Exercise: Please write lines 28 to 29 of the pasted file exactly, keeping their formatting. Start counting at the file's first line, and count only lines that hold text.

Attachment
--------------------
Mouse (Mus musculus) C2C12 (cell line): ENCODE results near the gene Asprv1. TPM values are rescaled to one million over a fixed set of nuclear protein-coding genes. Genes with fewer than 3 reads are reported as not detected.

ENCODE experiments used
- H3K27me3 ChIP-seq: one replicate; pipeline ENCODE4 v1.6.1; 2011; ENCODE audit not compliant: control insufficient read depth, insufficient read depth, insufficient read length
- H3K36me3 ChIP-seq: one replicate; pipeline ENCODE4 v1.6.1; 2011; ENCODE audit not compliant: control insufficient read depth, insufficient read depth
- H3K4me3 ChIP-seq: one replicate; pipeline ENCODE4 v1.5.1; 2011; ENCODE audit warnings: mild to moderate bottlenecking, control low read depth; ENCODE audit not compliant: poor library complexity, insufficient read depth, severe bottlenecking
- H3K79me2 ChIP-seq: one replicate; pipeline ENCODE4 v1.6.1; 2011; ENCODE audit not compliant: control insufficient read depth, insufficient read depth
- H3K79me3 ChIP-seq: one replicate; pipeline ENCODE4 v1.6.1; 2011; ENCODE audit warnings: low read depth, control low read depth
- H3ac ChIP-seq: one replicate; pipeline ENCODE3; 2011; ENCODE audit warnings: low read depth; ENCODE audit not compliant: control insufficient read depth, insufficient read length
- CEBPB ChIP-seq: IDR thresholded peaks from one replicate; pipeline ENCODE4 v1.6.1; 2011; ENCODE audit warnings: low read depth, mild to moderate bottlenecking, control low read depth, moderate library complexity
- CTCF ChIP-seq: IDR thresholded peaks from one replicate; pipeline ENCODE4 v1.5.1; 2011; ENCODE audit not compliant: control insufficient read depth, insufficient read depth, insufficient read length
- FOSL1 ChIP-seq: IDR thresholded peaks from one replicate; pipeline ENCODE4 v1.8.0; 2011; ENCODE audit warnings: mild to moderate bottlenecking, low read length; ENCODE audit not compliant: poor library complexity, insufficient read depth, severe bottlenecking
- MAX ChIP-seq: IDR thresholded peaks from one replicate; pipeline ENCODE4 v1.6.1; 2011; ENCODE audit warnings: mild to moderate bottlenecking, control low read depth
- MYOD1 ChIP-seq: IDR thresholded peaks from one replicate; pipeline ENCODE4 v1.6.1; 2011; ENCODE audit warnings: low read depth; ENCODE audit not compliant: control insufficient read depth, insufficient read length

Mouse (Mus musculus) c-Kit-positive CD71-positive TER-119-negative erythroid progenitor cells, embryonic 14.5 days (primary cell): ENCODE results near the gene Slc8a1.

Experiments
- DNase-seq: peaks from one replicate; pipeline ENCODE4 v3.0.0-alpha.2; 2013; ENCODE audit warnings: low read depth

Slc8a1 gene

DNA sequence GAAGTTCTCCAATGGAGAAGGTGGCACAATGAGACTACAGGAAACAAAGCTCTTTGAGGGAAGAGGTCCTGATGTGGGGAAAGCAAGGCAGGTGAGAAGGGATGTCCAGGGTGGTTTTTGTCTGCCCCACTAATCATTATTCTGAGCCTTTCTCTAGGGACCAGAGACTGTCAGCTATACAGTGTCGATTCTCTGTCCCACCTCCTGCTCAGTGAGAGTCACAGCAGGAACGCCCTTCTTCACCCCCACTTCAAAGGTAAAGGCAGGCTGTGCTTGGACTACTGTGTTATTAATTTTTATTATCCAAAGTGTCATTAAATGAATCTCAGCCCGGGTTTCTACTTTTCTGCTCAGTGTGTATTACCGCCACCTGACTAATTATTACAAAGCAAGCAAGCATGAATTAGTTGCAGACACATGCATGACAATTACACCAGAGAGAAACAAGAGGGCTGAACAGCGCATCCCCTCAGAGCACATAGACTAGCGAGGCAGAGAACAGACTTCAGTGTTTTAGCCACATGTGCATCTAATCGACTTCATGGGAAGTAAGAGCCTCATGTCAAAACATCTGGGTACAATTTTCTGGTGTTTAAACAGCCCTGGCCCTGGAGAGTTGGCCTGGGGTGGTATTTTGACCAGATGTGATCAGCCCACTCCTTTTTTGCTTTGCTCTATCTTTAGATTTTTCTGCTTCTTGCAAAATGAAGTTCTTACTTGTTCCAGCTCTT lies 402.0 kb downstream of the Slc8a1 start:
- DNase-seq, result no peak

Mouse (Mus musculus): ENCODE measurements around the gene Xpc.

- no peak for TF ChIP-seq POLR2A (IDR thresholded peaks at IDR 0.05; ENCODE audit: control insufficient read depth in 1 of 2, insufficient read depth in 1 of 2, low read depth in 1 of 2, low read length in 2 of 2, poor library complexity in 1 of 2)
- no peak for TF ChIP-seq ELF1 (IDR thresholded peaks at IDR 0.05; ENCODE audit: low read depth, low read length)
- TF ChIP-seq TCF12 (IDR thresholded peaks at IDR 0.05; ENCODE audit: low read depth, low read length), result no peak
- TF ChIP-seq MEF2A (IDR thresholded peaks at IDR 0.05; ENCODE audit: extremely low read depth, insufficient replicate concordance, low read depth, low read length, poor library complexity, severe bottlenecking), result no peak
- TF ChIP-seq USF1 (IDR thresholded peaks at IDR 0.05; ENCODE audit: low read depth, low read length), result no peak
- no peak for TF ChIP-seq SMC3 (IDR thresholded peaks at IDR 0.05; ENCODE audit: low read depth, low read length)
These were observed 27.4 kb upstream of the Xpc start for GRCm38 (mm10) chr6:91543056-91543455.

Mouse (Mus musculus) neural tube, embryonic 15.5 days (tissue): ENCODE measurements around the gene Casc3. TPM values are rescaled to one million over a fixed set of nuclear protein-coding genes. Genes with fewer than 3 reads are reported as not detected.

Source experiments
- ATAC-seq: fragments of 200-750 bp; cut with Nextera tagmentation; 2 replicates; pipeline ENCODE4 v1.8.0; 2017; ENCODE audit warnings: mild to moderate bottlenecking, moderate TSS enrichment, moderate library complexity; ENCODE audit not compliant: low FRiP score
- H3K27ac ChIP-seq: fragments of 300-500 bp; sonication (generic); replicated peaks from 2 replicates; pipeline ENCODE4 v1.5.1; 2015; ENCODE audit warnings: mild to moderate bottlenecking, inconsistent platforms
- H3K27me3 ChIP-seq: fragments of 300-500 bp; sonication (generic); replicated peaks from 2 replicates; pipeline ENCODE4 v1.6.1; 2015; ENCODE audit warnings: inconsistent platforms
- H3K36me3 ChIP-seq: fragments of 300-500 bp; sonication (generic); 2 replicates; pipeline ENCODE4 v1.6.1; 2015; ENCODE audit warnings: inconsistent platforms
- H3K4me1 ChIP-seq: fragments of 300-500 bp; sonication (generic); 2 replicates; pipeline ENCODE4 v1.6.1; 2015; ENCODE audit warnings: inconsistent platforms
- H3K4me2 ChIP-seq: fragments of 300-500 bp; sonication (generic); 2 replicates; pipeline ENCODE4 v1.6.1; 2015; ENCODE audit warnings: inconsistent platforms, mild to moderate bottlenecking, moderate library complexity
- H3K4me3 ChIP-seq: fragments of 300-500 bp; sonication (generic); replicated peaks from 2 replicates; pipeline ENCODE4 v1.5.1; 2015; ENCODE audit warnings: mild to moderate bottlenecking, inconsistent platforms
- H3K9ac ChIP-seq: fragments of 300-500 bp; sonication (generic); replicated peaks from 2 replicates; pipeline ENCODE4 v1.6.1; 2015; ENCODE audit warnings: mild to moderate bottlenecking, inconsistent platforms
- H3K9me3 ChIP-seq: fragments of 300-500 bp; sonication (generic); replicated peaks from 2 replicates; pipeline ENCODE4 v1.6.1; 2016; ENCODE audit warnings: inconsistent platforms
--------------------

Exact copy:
Mouse (Mus musculus) neural tube, embryonic 15.5 days (tissue): ENCODE measurements around the gene Casc3. TPM values are rescaled to one million over a fixed set of nuclear protein-coding genes. Genes with fewer than 3 reads are reported as not detected.

Source experiments